As is immediately clear, this procedure yields more than two basis vectors for which therefore cannot be orthogonal. Thus, we must combine them into two pairs of linear combintions. Two of the basis vectors describe one triangular Ni sub-lattice site and two describe the other equivalent Ni lattice, the two together forming the honeycomb structure. The sets of basis vectors are identical except for a sign change, but they describe the two lattice sites separately. Linear combinations that link the two sublattices take the form (where ), since the diffraction pattern is independent of . The existence of another phase transition, however, requires that site equivalency be enforced. A value of would result in symmetry, but any value other than would result in symmetry (only the identity operation)—which has no symmetry elements beyond translations. This precludes a second order phase transition to a lower-symmetry state that does not modify the magnetic wave vector. We do have an additional phase transition at , so a point group symmetry must remain for . Therefore, we neglect the possibility of spontaneous sublattice symmetry breaking and set . This results in the basis vectors listed in Table I of the main text. The in-plane 120exchange bond-dependent correlations are described by the one-dimensional irrep which is not subject to these considerations.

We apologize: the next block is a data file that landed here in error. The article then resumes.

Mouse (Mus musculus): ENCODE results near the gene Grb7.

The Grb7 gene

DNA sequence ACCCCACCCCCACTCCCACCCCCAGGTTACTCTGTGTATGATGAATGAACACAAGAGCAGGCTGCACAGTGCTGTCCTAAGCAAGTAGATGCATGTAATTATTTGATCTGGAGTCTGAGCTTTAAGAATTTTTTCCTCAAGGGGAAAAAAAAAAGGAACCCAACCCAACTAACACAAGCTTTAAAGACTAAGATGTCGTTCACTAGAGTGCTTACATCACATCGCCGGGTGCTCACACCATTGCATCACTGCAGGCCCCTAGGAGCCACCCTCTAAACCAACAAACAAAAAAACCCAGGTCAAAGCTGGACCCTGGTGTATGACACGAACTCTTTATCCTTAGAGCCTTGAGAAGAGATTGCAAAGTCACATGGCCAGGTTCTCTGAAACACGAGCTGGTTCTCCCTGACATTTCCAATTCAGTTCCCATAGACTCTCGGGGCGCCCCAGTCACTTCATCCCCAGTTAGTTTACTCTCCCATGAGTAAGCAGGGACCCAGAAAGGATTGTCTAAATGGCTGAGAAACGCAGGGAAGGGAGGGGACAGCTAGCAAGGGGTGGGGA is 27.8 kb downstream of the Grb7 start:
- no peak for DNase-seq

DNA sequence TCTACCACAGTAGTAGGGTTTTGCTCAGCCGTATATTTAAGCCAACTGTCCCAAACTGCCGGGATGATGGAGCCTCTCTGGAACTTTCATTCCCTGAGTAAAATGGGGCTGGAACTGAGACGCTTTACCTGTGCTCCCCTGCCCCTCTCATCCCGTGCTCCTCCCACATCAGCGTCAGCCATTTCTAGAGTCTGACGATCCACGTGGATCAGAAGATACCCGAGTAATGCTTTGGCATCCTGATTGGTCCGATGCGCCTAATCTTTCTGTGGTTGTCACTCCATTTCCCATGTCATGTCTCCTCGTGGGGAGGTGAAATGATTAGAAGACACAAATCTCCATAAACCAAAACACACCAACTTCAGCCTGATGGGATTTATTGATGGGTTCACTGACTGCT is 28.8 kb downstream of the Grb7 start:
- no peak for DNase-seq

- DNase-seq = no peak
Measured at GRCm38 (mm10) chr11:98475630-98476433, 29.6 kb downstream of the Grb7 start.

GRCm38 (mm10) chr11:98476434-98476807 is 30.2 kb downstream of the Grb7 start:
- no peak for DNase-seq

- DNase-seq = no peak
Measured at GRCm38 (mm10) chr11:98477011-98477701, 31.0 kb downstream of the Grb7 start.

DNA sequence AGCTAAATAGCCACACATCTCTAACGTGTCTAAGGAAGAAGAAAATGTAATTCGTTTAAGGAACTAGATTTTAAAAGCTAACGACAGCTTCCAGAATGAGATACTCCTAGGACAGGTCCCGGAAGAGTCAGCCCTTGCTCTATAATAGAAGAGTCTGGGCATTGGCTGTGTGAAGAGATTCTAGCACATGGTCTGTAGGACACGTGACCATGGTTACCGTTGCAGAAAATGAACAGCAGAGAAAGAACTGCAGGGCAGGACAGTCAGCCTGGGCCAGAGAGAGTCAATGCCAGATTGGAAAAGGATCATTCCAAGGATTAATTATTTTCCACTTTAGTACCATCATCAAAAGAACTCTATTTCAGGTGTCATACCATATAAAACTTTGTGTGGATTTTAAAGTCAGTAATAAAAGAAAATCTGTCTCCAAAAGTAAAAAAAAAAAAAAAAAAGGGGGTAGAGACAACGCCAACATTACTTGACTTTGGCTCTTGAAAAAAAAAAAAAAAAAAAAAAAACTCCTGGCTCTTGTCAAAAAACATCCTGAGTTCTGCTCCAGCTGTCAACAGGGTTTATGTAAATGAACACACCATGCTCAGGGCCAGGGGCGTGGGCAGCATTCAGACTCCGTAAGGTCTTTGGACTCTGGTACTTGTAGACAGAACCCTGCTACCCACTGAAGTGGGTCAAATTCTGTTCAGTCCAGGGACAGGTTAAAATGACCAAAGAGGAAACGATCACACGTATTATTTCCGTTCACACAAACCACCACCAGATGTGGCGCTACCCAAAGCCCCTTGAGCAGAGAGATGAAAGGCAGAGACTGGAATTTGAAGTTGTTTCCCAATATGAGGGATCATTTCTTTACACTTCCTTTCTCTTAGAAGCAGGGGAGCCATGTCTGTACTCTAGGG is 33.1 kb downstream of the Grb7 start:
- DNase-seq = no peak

IRs component Ni1 Ni2
Real (1.5 0 0) (0 -1.5 0)
Imaginary ( 0) ( 0)
Real (1.5 0 0) (0 1.5 0)
Imaginary ( - 0) (- 0)
Real (0 0 0) (0 -1.5 0)
Imaginary (0 0 0) (- 0)
Real (0 0 3) (0 0 0)
Imaginary (0 0 0) (0 0 0)
Real (1.5 0 0) (0 0 0)